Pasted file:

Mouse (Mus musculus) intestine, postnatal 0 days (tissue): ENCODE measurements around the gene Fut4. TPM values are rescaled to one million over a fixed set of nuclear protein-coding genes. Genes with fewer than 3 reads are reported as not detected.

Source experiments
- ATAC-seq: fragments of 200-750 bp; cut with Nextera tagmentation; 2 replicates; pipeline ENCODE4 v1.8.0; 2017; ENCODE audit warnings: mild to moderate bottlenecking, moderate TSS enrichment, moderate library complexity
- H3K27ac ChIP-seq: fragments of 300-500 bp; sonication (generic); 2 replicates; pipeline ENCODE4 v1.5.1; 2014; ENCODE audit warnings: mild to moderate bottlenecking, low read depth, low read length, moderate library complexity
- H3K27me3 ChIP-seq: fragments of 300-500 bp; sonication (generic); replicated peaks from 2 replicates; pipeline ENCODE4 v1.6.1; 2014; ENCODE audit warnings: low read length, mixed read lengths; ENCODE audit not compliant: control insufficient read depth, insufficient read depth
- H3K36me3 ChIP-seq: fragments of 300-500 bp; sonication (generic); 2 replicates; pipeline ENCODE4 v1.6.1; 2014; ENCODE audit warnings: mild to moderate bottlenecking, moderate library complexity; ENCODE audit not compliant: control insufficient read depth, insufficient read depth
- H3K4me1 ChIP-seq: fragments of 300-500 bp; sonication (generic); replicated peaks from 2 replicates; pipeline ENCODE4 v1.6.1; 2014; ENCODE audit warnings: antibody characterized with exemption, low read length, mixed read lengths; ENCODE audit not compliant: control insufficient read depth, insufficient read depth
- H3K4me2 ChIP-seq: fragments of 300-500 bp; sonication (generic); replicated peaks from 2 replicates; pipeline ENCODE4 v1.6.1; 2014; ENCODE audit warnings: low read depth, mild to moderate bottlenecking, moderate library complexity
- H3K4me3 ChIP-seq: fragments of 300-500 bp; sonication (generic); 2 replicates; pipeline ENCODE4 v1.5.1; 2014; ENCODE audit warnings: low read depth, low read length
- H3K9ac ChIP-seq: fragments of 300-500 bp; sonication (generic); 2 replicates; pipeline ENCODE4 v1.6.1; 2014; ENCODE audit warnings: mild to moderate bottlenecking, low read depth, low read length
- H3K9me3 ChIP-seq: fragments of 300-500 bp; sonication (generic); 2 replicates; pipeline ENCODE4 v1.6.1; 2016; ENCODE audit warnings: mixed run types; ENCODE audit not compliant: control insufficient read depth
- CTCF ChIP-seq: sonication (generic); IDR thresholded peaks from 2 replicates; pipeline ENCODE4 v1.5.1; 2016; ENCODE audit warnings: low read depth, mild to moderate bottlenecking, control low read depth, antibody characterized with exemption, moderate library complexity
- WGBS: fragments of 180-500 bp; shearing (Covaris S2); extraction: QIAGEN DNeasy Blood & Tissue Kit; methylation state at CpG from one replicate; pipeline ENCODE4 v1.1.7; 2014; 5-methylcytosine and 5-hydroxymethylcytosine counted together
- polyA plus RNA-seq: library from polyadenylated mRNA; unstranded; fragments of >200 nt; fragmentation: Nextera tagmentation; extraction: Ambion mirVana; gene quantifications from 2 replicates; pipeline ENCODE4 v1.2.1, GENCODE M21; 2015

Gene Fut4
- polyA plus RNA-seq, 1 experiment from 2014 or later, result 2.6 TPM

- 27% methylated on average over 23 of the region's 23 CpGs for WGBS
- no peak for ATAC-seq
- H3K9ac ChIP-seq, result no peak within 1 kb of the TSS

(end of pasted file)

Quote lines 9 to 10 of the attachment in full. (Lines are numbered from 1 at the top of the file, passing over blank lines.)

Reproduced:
- H3K4me3 ChIP-seq: fragments of 300-500 bp; sonication (generic); 2 replicates; pipeline ENCODE4 v1.5.1; 2014; ENCODE audit warnings: low read depth, low read length
- H3K9ac ChIP-seq: fragments of 300-500 bp; sonication (generic); 2 replicates; pipeline ENCODE4 v1.6.1; 2014; ENCODE audit warnings: mild to moderate bottlenecking, low read depth, low read length